August 4, 2021
Make Sure You’re Protected
December 7, 2020
All clinically practicing PAs should carry professional liability coverage, often called malpractice insurance, during all time periods in which they practice. But the ins and outs of malpractice insurance can be confusing – how much coverage do I need? What if my employer has a policy already? We have the answers to nine of your most frequently asked questions.
How much coverage should I have?
Liability limits depend on a number of factors and are a personal decision. Though CM&F offers policy limits up to $2 million per claim, they typically recommend liability protection of $1 million per claim. With that said, there are still many factors that impact this choice, including cost and state regulations. A quick phone call to CM&F group to discuss your options will help you better understand the type of coverage you need.
How much will individual coverage cost me?
The range for PA liability insurance is great; policies can range from $1,000 for a PA practicing part-time in family practice to almost $8,000 for a PA in a full-time surgical position. The exact cost is tailored to individual needs, so there is no one-size-fits-all cost. There are certain factors that come to play when calculating cost, such as:
The best way to calculate cost is getting a free quote at CM&F Group, Inc. Getting a quote takes less than five minutes, and you can see what your payment options are – including monthly installments.
Why do NPs pay less than PAs?
While there is a price difference between what PAs and NPs pay for liability insurance, the reason has nothing to do with experience or training.
Nurse practitioners (NPs) have traditionally begun purchasing liability insurance as registered nurses (RNs) early in their careers. The average cost of liability insurance for an RN is approximately $100.00 per year. The cost is low because there are over one million RNs in the U.S. purchasing liability insurance (out of 4 million RNs) in addition to what their employers and hospitals provide. The result is a huge pool of premium dollars to pull from to pay claims. The more insurance premiums you have, the lower the cost of insurance because the risk is spread. As RNs progress in their careers and go back to school to become NPs, they are still included in this pool of RNs. So this helps offset the claims of NPs. Their NP malpractice premiums essentially are being subsidized by their RN colleagues.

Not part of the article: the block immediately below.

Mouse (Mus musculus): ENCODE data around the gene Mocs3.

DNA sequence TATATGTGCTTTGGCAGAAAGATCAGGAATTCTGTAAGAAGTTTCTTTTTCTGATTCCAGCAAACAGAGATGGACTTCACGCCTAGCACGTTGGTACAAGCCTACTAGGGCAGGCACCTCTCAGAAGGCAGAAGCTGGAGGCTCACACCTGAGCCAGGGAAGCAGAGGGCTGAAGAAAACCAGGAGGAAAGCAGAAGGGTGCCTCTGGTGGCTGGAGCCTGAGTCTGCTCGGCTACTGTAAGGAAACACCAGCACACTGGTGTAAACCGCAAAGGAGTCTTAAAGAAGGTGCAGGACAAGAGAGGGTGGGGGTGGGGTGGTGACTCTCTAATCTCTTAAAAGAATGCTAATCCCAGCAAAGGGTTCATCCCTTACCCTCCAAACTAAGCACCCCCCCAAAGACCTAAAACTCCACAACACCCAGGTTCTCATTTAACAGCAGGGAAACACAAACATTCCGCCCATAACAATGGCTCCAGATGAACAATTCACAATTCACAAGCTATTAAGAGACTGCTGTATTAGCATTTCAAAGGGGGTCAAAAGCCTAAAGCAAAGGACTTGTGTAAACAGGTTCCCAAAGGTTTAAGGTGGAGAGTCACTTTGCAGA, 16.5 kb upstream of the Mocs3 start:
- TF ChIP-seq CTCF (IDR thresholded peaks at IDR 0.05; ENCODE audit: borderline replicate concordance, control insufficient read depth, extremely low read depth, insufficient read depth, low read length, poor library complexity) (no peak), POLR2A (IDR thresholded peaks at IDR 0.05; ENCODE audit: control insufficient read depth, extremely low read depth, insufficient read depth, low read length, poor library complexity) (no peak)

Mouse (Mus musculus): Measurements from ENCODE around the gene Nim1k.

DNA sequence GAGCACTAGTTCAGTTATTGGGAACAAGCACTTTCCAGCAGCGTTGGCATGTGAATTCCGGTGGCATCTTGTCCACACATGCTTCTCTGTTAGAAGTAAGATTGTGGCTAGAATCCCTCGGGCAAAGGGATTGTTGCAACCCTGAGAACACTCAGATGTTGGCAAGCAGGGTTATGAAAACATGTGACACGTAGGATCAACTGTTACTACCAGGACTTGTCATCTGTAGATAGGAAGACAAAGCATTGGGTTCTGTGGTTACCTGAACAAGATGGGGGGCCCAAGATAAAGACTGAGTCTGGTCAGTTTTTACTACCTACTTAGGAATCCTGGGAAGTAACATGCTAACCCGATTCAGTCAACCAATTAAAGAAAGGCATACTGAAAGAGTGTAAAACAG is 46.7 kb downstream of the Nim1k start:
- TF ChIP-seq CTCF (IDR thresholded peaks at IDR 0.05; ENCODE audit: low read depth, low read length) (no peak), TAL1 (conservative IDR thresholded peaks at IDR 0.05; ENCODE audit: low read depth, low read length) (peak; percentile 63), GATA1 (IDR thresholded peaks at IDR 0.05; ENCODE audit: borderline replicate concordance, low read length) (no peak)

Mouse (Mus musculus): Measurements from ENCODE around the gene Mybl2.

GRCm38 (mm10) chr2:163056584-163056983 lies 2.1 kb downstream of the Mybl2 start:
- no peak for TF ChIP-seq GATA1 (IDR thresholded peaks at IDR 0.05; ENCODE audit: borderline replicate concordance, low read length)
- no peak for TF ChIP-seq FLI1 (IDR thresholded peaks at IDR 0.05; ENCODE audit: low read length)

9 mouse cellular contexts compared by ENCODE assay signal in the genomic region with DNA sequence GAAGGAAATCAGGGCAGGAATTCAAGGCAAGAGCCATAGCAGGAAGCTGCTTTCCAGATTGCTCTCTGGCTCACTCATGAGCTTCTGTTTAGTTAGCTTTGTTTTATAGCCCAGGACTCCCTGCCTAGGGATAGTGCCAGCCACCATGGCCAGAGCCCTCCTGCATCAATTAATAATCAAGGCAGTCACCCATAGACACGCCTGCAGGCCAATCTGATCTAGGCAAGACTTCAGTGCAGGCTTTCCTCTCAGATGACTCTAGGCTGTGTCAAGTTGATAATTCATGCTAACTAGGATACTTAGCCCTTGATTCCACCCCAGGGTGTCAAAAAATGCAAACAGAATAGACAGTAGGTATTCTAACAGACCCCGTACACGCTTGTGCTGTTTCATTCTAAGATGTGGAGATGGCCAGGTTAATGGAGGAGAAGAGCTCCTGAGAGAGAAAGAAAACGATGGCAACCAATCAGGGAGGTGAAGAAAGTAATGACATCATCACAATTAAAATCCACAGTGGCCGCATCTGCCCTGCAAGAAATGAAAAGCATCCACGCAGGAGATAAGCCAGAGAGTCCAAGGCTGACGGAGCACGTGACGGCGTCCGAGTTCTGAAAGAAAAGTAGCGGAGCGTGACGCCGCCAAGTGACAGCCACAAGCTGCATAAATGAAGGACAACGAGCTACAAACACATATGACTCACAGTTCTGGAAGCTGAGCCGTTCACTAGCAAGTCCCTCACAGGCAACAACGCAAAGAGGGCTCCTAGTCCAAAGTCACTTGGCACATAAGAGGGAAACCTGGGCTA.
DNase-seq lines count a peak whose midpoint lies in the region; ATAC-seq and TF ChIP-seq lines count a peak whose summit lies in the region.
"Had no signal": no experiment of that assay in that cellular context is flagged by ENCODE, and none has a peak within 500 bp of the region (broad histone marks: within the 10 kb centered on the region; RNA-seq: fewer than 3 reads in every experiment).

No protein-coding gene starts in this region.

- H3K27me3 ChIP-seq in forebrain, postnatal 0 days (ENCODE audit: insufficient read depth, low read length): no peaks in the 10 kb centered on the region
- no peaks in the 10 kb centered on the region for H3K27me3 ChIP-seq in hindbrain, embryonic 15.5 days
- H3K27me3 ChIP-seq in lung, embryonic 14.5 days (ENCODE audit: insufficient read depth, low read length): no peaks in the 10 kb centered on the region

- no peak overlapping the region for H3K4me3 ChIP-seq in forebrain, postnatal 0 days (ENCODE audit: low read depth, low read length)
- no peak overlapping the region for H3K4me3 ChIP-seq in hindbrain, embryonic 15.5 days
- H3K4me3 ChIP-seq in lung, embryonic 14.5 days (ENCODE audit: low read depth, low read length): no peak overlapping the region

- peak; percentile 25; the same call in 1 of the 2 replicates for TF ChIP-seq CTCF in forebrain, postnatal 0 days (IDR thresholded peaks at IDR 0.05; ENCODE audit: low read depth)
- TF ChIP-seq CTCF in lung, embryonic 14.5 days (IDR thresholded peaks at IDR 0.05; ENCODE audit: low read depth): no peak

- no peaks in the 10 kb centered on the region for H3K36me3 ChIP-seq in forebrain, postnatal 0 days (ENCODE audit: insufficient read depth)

With 140,000 practicing PAs, the profession is purchasing insurance in significantly lower numbers than NPs and RNs combined.
CM&F Group, one of the largest insurers of both PAs and NPs, is taking a new approach to how they price NP liability insurance. They are making NP loss/profit stand on its own and not be subsidized by the RN program. Over the past five years this has driven NP premiums up dramatically, and at some point in the next few years, CM&F expects the premiums paid by NPs and PAs to be much more in-line.
There’s also a change taking place in the market, where NPs and PAs are increasingly working with autonomy, and now the actuaries at insurance companies are trying to price the policies for this new risk. It will take some time, but ultimately, NPs and PAs will most likely be paying the exact same premium when they are working and doing similar duties.
What if I’m already covered by my employer?
Most employers provide some level of malpractice insurance for their employees, but the only way to know for certain is to ask for a certificate of insurance every year to confirm that you are a “named insured.”
Millions of medical professionals purchase personal professional liability insurance to prevent gaps in coverage when changing jobs and to ensure they have adequate coverage. It’s important to have personal coverage that is portable from job to job and protects your license, your personal assets, and your financial future.